However, do not match a dot (.) if located  at  the
              beginning of the string, or if the previous charac-
              ter is a slash (/).

              That is, the question mark (?) functions as  normal
              in  Unix shell fileglobs (at least in ZSH, although
              discarding the dot may not  be  a  standard  proce-
              dure).

       **/    Match  any  sequence  of  characters that is either
              empty, or ends in a slash.  However, the  substring
              '/.' is not allowed.  This mimics the **/ construct
              in ZSH.  (Please note that '**'  is  equivalent  to
              '*'.)

       E#     Act as Kleene star, match E zero or more times.

       E##    Closure, match E one or more times.

       (      Start a capturing subexpression.

       )      End a capturing subexpression.

       E|F    Disjunction, match either E or F (inclusive).  E is
              preferred if both match.

       [      Start a character set.  (see below)


CHARACTER SETS FOR EGREP AND ZSH_FILEGLOB
       A character set starts with '[' and  ends  at  non-escaped
       ']'  that  is  not part of a POSIX character set specifier
       and that does not follow immediately after '['.

       The following characters have a special meaning  and  need
       to be escaped if meant literally:


       - (minus sign)
              A  range  operator,  except  immediately after '[',
              where it loses its special meaning.

       ^ or ! (latter applies to ZSH_FILEGLOB)
              If immediately after the starting  '[',  denotes  a
              complement: the whole character set will be comple-
              mented.  Otherwise literal.  '^'.

       [:alnum:]
              Characters for which 'isalnum'  returns  true  (see
              ctype.h).

       [:alpha:]
              Characters  for  which  'isalpha' returns true (see
              ctype.h).

       [:cntrl:]
              Characters for which 'iscntrl'  returns  true  (see
              ctype.h).

       [:digit:]
              Characters  for  which  'isdigit' returns true (see
              ctype.h).

       [:graph:]
              Characters for which 'isgraph'  returns  true  (see
              ctype.h).

       [:lower:]
              Characters  for  which  'islower' returns true (see
              ctype.h).

       [:print:]
              Characters for which 'isprint'  returns  true  (see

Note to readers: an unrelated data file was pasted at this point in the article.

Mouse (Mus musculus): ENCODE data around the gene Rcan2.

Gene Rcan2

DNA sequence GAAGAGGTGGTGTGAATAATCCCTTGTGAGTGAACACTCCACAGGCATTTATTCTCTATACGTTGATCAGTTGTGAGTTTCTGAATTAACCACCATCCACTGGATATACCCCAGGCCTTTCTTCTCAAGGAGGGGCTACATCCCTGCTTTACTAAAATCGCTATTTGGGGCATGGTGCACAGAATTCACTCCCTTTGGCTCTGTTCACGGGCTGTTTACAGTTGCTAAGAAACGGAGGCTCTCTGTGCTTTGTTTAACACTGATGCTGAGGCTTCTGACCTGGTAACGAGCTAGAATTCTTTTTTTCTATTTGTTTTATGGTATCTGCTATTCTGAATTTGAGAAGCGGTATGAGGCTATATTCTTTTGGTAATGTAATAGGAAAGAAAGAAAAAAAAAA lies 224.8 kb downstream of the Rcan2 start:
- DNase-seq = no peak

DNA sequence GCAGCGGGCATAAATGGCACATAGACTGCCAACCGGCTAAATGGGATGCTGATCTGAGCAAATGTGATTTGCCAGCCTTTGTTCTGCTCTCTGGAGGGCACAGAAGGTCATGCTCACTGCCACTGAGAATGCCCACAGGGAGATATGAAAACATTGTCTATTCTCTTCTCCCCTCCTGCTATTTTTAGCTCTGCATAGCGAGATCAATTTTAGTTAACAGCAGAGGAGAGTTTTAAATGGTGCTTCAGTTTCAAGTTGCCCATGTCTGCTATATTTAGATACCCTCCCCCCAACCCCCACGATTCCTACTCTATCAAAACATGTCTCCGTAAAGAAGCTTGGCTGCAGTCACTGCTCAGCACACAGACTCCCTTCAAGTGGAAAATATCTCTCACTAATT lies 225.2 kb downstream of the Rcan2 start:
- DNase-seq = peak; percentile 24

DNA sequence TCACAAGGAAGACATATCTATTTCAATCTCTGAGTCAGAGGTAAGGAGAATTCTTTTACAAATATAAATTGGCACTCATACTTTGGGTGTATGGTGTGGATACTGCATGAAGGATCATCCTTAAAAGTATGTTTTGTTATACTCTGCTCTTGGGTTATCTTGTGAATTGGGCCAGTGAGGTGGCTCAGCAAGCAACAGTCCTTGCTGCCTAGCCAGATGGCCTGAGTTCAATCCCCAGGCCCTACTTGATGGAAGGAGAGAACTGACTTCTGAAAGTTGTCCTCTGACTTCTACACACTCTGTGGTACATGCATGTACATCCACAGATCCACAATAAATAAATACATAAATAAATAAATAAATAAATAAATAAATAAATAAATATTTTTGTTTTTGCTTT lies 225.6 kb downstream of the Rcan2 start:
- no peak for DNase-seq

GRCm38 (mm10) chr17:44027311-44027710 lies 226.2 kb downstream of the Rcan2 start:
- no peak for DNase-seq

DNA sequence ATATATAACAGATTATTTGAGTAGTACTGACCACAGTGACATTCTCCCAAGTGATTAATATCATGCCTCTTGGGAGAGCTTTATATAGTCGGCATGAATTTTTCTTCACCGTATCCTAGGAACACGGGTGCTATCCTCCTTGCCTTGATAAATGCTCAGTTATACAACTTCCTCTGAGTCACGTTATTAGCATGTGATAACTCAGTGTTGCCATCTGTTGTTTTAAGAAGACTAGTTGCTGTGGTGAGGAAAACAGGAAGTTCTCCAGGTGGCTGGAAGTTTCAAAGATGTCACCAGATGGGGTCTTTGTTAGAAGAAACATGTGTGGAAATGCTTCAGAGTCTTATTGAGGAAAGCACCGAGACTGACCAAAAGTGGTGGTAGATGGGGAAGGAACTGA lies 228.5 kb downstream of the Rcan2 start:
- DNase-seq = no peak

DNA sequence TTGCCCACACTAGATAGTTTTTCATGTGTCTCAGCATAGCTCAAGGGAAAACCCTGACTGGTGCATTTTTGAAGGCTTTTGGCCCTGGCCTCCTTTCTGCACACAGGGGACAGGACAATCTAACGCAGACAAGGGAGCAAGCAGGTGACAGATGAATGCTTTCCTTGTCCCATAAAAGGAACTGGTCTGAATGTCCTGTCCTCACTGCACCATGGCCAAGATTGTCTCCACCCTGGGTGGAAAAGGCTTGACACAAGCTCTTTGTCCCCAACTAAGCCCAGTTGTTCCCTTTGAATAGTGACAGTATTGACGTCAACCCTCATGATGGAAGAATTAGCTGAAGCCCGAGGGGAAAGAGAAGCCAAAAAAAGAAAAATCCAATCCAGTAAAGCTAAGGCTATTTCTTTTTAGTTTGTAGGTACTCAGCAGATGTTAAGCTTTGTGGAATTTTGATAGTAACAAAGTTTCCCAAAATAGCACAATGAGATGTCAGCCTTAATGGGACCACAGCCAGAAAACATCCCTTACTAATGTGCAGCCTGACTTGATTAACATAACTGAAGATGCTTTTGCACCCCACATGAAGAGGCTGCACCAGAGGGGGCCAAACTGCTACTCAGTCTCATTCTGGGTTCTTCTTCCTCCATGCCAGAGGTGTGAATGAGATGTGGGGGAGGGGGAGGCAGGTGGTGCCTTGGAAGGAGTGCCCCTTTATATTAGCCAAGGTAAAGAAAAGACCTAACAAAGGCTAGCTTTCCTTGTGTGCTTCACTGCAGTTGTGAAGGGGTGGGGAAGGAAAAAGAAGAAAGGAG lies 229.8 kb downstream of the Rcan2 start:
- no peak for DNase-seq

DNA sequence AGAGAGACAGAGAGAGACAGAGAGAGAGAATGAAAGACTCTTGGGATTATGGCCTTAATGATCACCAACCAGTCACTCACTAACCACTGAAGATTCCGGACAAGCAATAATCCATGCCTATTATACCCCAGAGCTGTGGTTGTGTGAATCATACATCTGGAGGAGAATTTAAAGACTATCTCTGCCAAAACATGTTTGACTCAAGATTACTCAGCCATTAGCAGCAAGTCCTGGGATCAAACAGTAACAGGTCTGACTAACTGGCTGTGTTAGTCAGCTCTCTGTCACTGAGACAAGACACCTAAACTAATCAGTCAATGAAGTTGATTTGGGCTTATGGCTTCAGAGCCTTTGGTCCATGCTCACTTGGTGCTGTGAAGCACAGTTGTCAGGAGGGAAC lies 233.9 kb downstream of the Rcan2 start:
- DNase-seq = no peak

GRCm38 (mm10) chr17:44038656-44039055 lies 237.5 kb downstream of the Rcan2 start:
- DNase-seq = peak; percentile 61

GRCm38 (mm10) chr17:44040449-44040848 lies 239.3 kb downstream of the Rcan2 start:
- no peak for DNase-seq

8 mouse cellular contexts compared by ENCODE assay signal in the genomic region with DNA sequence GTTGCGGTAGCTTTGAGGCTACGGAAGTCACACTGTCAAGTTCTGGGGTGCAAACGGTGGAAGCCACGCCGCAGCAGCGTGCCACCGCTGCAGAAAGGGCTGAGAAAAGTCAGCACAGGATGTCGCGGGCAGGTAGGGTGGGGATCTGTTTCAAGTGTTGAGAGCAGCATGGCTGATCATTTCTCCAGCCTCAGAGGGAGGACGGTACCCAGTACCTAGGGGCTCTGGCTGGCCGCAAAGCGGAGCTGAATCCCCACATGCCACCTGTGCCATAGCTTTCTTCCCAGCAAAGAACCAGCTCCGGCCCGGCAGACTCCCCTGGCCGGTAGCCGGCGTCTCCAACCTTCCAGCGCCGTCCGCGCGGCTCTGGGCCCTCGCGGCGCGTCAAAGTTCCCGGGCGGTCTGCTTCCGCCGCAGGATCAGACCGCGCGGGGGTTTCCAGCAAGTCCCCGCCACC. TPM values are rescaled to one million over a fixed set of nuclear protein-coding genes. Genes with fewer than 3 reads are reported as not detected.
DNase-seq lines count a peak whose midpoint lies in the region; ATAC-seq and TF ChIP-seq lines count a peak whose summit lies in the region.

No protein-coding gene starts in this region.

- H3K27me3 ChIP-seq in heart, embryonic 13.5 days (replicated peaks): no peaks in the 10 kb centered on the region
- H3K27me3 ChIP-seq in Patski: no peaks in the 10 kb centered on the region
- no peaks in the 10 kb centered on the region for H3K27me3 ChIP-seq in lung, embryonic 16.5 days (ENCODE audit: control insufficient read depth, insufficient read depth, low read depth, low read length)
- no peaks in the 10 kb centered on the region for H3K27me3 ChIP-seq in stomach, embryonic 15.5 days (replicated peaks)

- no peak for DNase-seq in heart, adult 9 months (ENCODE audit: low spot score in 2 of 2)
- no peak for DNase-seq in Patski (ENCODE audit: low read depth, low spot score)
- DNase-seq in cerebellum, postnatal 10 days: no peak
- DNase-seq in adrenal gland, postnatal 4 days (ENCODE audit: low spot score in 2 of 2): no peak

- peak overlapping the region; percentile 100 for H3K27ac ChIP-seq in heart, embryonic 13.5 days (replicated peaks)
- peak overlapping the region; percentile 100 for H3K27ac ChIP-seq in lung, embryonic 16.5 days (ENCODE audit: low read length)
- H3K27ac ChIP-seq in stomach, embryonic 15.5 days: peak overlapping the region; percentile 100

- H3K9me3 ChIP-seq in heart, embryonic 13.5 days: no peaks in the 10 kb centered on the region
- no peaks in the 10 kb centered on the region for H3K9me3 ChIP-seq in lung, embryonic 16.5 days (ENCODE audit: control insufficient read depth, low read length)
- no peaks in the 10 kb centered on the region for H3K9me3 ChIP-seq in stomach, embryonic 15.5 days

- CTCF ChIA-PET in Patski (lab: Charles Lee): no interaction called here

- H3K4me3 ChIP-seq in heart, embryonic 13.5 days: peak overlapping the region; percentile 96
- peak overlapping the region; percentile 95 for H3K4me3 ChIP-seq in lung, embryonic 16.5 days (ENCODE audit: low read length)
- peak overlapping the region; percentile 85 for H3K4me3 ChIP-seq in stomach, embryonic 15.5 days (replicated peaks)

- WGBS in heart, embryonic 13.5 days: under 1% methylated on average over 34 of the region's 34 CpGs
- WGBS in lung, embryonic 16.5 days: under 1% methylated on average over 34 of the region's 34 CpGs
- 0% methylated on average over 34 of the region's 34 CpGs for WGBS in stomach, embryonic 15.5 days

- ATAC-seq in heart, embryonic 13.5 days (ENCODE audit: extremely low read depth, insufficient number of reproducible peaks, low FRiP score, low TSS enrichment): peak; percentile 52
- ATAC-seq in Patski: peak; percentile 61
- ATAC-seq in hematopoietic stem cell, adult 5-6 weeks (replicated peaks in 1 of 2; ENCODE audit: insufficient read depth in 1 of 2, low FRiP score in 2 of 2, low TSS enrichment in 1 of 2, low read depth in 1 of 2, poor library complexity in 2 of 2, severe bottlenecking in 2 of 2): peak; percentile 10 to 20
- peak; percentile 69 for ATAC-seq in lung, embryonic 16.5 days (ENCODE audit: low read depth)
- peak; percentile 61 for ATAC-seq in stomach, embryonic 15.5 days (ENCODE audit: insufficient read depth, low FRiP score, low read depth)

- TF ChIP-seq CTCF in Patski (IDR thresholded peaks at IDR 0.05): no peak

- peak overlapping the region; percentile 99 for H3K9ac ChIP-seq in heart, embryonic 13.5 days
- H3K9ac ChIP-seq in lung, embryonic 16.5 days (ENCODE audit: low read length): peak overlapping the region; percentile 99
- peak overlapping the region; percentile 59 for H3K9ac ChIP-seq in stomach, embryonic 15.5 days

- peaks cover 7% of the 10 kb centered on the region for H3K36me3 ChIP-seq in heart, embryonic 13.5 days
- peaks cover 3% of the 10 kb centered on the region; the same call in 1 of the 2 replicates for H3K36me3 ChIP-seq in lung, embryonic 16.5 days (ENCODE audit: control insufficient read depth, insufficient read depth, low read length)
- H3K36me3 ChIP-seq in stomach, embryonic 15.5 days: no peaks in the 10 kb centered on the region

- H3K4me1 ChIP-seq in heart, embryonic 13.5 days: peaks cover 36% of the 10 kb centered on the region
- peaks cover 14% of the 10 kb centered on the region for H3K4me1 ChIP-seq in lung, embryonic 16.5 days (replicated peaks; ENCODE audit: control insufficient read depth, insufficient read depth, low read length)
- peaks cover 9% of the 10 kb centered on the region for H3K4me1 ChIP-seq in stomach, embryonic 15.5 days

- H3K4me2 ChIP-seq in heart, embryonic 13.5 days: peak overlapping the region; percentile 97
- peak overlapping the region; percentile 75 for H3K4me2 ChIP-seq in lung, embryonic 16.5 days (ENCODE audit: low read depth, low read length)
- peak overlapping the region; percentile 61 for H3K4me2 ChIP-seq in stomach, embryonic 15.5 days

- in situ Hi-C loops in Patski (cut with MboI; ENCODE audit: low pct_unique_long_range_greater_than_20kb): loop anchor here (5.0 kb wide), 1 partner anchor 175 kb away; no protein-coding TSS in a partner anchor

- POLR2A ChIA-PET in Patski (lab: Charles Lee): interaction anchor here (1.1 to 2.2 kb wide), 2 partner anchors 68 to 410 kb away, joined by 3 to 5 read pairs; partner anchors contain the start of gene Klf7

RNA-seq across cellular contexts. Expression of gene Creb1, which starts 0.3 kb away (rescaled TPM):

ctype.h).

       [:punct:]
              Characters  for  which  'ispunct' returns true (see
              ctype.h).

       [:space:]
              Characters for which 'isspace'  returns  true  (see
              ctype.h).

       [:upper:]
              Characters  for  which  'isupper' returns true (see
              ctype.h).

       [:xdigit:]
              Characters for which 'isxdigit' returns  true  (see
              ctype.h).


       EXAMPLE
              [[:xdigit:]XY]    is    typically   equivalent   to
              [0123456789ABCDEFabcdefXY] .


       It is also possible  to  include  the  predefined  escaped
       character sets into a newly defined one, so

           [\d\s]

       matches digits and whitespace characters.


REGEX SYNTAX: SSH
PATTERNS
       The  escape  character  is a tilde '~'.  With this you can
       escape meta characters to use them in their plain  charac-
       ter form.

       NOTE: In configuration the backslash '\' is used to escape
       the list separator (',').

       In the following examples literal 'E' and 'F'  denote  any
       expression, whether a pattern or a character.

       (      Start a capturing subexpression.

       )      End a capturing subexpression.

       {      Start anonymous, non-capturing subexpression.

       }      End anonymous, non-capturing subexpression.

       E|F    Disjunction, match either E or F (inclusive).  E is
              preferred if both match.

       E*     Act as Kleene star, match E zero or more times.

       E*?    Act as Kleene star, but  match  non-greedily  (lazy
              match).

       E+     Closure, match E one or more times.

       E+?    Closure, but match non-greedily (lazy match).

       E?     Option, match E optionally once.

       E??    Option, but match non-greedily (lazy match).

       .      Match  ANY  character,  including possibly the NULL
              byte and the newline characters.

       E/n/   Match E exactly n times.

       E/n,/ or E/n,0/
              Match E n or more times.

       E/,n/ or E/0,n/
              Match E at most n times.

       E/n,m/ Match E no less than n times and  no  more  than  m
              times.

       E/n,/? , E/n,0/? , E/,n/? , E/0,n/? , E/n,m/?